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The Broadest Rule Ever Told

March 11th, 2009 No comments

The War in Iraq, the erosion of our global political capital and standing, the response to Katrina, the economic collapse — with so many delicious delicacies of abject failure ripe for ingestion (and expulsion!), it’s little wonder that other Bush Administration disasters got lost in the shuffle. It’s kind of like being the fourth Baldwin brother.

As is generally known, and as is to an extent common to all lame duck presidencies, Bush et al. pushed through a number of “midnight regulations” designed to perpetuate their policy preferences. In this case, though, many of these last-minute changes had the effect of leaving a residue not unlike the smell of Limburger cheese.

Among the most pernicious is the “Provider Conscience Act,” which isn’t a legislative “act” at all, but a rule created by the Department of Health and Human Services (“HHS”). This rule, which went into effect on the last day of Bush’s historically inept tenure, creates an amazingly broad “safe harbor” for anyone who refuses, for reasons of “religious beliefs” or “moral convictions,” to perform any “health service” at all. (The rule applies to any entity that receives federal funds; effectively, almost all of them because of Medicare and Medicaid.)

This language could hardly be broader. HHS refused to define “health service,” or to specify what will count as valid “moral convictions.” As a practical matter, anyone who is remotely connected to any health-related procedure (because those who assist medical personnel are also covered by the exemption) can refuse to do anything that conflicts with whatever they believe. (Good luck winning a challenge to the sincerity of the “belief” after the fact.) They don’t need to refer the patient to another provider who might be willing to perform services that the patient is actually legally entitled to. Nor does the provider need to inform the patient of these “limitations” until the moment of refusal.

Before this blunderbuss rule was put into place, there were already several sources of federal legal protection for those providers who refused to provide abortion services. Over the years, parties offering, seeking, and declining to provide such services have all learned how to live with these restrictions. But this new “act” goes well beyond the context of abortion, potentially applying to birth control, as well. And not only birth control: In principle, there is no service, operation, or procedure that isn’t covered by this rule.

Does a doctor, or her assistant, oppose vaccination? Don’t vaccinate. (Will the parent take the child to another physician who will vaccinate? Perhaps not, and you can expect a public health peril to develop.) And the doctor can’t fire the person who refuses, because the law protects the “conscientious objector.”

Refusing to provide blood transfusions? Not willing to fill prescriptions for birth control drugs needed to ensure a woman’s health? These and countless other decisions are protected under this rule. HHS was impervious to arguments that this open-ended rule could lead to health care providers refusing to perform any task for any reason at all, but it’s less understandable that a law professor would agree. Yet in an installment of Radio Times (search for 12/16/08 show), St. Thomas University law professor Teresa Collett brushed aside these concerns, telling me that the law, while broad, wouldn’t lead to the kinds of problems I’ve just identified. There is no basis for her confidence.

There’s likely good news. The Obama Administration opposes the rule and has already begun the process that could repeal it.  And the Attorney General of Connecticut, one Richard Blumenthal, has sued (along with others) to enjoin the rule. But for now, the rule threatens public and private health and places providers’ whims over patient safety and autonomy.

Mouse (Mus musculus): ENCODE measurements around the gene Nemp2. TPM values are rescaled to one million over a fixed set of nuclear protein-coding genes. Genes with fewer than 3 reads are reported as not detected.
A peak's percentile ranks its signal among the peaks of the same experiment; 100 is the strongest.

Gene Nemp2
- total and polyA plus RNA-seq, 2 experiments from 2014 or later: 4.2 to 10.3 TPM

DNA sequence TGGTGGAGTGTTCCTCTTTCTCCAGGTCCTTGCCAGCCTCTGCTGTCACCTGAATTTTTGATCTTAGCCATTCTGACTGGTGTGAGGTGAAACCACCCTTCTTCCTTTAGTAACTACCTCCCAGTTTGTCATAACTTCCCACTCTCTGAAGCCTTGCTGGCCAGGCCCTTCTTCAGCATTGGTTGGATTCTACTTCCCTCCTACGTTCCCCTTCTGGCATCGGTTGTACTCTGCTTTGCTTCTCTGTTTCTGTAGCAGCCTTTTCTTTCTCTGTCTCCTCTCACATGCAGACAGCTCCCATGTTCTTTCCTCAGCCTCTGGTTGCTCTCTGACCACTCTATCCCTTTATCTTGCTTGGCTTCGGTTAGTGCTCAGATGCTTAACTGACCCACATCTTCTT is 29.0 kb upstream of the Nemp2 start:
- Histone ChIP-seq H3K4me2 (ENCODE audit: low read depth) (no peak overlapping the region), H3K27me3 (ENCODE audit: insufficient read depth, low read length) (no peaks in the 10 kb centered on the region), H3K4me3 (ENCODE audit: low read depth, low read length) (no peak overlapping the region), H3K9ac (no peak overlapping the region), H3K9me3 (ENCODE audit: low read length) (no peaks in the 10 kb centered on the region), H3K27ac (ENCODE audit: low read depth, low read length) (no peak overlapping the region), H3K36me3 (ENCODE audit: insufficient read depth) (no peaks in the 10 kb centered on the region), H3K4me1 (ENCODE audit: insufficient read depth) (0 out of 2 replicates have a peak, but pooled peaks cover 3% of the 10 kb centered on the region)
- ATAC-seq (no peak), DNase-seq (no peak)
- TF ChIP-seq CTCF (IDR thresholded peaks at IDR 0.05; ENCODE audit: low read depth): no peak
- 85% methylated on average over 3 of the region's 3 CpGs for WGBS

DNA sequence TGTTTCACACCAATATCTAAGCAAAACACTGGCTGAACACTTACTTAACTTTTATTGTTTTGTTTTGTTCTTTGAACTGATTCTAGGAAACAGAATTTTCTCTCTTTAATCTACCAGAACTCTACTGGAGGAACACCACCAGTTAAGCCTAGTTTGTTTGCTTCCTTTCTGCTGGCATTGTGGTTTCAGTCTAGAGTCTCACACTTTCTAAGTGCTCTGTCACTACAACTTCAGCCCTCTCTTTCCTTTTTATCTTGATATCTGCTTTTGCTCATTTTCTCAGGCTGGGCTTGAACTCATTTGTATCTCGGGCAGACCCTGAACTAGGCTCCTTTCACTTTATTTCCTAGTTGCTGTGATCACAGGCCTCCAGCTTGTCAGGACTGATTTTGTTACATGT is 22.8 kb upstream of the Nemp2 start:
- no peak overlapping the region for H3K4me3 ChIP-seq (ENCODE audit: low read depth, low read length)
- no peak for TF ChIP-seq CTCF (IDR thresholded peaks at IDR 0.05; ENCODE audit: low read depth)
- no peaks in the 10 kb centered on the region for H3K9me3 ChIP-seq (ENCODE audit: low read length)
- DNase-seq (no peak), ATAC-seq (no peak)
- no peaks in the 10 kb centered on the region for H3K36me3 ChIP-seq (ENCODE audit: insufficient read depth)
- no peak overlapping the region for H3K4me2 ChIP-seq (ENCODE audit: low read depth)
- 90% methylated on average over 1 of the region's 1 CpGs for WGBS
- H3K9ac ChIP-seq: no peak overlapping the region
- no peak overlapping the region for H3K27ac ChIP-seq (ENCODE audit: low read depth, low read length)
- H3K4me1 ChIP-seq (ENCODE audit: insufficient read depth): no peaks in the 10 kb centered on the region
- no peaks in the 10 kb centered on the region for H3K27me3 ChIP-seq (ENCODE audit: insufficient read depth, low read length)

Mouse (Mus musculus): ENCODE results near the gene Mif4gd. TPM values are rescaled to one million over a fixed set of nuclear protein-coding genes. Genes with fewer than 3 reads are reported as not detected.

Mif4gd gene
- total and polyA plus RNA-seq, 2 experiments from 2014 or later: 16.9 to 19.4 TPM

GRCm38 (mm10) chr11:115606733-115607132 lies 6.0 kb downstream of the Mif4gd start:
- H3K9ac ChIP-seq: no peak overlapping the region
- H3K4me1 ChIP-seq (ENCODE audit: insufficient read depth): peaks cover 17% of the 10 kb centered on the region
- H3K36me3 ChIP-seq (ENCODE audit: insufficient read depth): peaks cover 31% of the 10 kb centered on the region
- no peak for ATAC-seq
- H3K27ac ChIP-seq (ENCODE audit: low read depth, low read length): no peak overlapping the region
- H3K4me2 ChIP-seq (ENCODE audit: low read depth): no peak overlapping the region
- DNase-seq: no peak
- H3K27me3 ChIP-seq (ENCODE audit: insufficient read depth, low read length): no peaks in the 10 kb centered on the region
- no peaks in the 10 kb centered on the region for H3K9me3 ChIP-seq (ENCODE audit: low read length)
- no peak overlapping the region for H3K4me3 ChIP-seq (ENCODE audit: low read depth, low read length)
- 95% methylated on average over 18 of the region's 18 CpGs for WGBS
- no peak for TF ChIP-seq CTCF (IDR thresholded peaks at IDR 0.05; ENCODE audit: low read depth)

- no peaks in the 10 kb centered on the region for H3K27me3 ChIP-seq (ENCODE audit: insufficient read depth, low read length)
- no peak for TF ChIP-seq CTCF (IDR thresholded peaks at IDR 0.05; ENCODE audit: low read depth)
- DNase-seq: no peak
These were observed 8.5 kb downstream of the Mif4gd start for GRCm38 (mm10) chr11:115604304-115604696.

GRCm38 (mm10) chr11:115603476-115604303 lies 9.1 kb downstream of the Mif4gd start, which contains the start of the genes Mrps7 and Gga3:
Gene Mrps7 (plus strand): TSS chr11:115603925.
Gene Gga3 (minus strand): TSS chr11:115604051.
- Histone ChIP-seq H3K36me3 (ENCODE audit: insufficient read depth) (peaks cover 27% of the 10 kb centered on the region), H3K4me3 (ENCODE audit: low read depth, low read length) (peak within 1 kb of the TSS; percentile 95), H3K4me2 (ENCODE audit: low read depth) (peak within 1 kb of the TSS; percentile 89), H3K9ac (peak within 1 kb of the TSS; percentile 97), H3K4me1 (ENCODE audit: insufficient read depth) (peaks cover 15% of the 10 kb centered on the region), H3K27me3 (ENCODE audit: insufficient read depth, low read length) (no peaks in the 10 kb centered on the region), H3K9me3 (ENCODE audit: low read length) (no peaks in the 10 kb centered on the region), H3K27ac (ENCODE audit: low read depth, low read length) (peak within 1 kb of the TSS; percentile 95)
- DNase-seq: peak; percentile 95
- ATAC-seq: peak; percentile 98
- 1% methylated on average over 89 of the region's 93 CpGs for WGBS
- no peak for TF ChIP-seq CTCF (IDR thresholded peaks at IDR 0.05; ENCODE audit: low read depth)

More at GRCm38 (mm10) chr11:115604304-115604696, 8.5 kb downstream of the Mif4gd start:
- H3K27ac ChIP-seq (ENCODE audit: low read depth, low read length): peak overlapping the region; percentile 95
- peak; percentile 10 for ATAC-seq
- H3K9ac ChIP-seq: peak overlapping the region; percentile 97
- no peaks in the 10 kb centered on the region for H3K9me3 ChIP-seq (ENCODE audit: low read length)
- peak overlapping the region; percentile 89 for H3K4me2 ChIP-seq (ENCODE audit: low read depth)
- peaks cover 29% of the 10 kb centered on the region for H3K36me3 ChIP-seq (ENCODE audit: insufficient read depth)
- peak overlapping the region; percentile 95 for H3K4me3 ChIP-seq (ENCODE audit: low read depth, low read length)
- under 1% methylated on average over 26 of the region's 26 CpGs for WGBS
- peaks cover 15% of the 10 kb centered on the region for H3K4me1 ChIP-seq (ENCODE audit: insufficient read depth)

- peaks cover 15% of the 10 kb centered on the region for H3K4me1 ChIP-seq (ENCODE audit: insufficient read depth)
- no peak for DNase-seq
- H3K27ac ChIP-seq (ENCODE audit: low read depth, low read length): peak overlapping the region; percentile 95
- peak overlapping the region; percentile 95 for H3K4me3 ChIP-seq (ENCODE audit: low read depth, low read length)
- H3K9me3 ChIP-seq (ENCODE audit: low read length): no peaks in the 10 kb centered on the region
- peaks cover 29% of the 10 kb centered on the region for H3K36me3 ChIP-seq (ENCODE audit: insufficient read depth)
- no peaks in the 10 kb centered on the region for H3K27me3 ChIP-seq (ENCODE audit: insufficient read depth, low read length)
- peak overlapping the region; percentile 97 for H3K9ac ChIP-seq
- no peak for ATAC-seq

Is it Trash Day yet?

{an acknowledgment to Dan Whitney, a student whose solid paper relating to this topic saved me research time and effort}

The Worst Op-Ed, Ever

February 22nd, 2009 No comments

OK, probably not the worst, but pretty bad: This piece, which appeared in the Sunday (2/22) NY Times. Two well-respected think-tankers — one a marriage equality advocate and one an opponent — called for a compromise that would take some of the heat out of the marriage controversy.  I’m all for reconciliation, but “A Reconciliation on Gay Marriage” is fairly brimming with bad ideas.

Just when I was about to give this issue a break.

The authors suggest the creation of a federal civil union, that would recognize same-sex marriages or civil unions to the extent that such unions were recognized by particular states, but only if those same states allowed,  in their words, “robust religious-conscience exceptions, which provide[d] that religious organizations need not recognize same-sex unions against their will. The federal government would also enact religious-conscience protections of its own.” Their proposal is both procedurally and substantively nutty.

Before I get there, a preliminary issue needs explaining. It’s odd that the federal government should be creating “federal” marriages or “civil” anything. Until the evil and desperately named “Defense of Marriage Act” (“DOMA”) defining marriage for federal purposes as the union of a man and a woman, Congress pretty much left the states alone to define marriage as they wished. Then federal benefits depended on whether you were married according to your particular state’s law. So, why not just repeal DOMA?

It’s not that simple. DOMA has inadvertently provided cover for states wanting to have their equality cake as long as gay couples don’t get to eat it, too: Since federal benefits are tied to marriage, the “civil union” (or domestic partnership) that several states have created don’t get you any kind of federal benefits, and wouldn’t — even if DOMA were repealed. Civil unions aren’t marriage, DOMA or no DOMA. But the federal goodies constitute most of the economic benefits of marriage.

Thus, the authors of this piece, David Blankenhorn and Jonathan Rauch, are right to suggest that something like a federal civil union would be needed to recognize the couples for purposes of granting benefits to couples in “civil union” states. (Couples in states recognizing full marriage equality don’t need this new “federal civil union”contraption.) But then their proposal goes seriously awry.